“In my personal opinion, the idea that people need to go to college isn’t for everybody,” said Motley. “When I was in school, you had woodshop, metal shop, home cooking shop and you could be so many different things from those classes, like a baker, carpenter or someone who designs homes. There isn’t much of it around anymore. If you have a job, you don’t have time to be doing drugs. If everybody is taking care of the neighborhood you don’t have drugs in the neighborhood.”

The neighborhood has gone through a period where people look at Hunting Park in a negative light based on what they have heard from outside sources. Fisher said the people in Hunting Park are working as hard as they can to eliminate the stereotypes that have surrounded the community.

“Poverty, as well as the lack of good employment, has left people to believe negative things about Hunting Park,” said Fisher. “Impoverished communities, in my opinion, aren’t bad, they just don’t have any opportunities. Take a young kid in the community for example who is struggling and doesn’t have the best schooling or job opportunities. That person cares about the community and cares about doing better, but is only presented with the negativity. I don’t think anyone wants to be part of the problem but they become a part of the problem when it seems like their options are taken away from them.”

To reduce crime and drug-related incidents in Hunting Park, the Fairmount Park Conservancy presented a master plan in 2009 that provides more positive outlets in the Hunting Park community and gets more residents into the park.

This park revitalization plan included a renovated football and soccer field, new tennis courts, the aforementioned community garden and improved lighting among other improvements and added facilities.

Amanda Vandenburg of Dickinson College conducted a study of whether the improvements in the park actually helped reduce crime and drug use.

Vandenburg found that there was an 89 percent drop in drug-related crime, prostitution and other crimes around the park from 2009 until the conclusion of the park revitalization in 2013.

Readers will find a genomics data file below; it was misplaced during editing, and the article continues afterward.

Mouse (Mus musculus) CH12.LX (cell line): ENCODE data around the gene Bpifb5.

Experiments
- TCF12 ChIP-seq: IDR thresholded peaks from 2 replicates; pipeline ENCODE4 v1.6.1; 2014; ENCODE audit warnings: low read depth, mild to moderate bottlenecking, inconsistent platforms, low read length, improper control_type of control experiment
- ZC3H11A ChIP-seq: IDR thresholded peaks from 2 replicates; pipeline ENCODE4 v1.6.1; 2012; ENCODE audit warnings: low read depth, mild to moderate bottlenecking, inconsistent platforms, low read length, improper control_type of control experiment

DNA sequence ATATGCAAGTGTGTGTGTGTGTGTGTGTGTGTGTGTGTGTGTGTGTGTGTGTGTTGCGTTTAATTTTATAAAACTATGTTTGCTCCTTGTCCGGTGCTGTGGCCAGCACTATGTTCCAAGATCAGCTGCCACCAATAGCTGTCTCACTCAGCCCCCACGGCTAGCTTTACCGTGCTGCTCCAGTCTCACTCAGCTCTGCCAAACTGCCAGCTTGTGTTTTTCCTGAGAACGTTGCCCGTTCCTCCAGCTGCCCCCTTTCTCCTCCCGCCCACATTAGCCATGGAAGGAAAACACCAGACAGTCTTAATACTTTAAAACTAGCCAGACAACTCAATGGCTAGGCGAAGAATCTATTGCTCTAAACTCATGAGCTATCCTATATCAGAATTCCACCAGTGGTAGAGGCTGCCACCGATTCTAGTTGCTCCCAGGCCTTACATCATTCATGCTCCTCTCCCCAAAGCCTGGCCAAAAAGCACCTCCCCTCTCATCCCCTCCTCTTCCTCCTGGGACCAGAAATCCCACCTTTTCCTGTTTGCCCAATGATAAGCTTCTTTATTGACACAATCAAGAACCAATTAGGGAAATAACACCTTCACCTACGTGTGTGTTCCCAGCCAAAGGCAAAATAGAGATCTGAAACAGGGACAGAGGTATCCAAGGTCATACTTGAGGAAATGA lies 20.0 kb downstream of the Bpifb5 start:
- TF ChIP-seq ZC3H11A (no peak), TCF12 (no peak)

Between January 1, 2009, and April 1, 2009, just before the founding of Hunting Park United and the start of the park revitalization, the Philadelphia Inquirer’s crime database reported Hunting Park had 74 violent crimes reported to the police, such as robberies, homicides and rapes, and 171 property crimes such as burglary, thefts and auto crimes.

Between January 1, 2017, and April 1, 2017, the same database reported 57 violent crimes and 130 property crimes in Hunting Park. The violent crimes were 23 percent less during that period and the property crimes decreased by 24 percent during that three month period eight years later.

The Philadelphia Police Department’s 25th District serves the Hunting Park community. Captain Javier Rodriguez, as well as his officers, have played a key role in trying to reduce crime from the area.

Rodriguez was just recently promoted to captain in the 25th District on March 7 but he isn’t unfamiliar with the Hunting Park community and the struggles they have faced. He served as a sergeant in the 25th District from 2002-2007 and spent time on the narcotics and field units during his previous five years of service in the 25th District.

Rodriguez said he and his officers want to make sure community residents are aware of the precautionary steps that need to be taken to continue to reduce crime.

“Giving the community members the information they need as well as patrolling the community so our presence is known have been big keys for myself and my officers in trying to improve the 25th District community,” said Rodriguez. “For example, when a house is broken into, a crime prevention officer will go out and hand out flyers to other houses in the neighborhood to make them aware of the situation.”

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Rodriguez said the relationship between the Hunting Park community and the police officers of the 25th District is vital to the success of reducing the problems in the neighborhood. Rodriguez said he has put more emphasis on community policing and it took some time for his officers to buy into that initiative, but now it is paying dividends.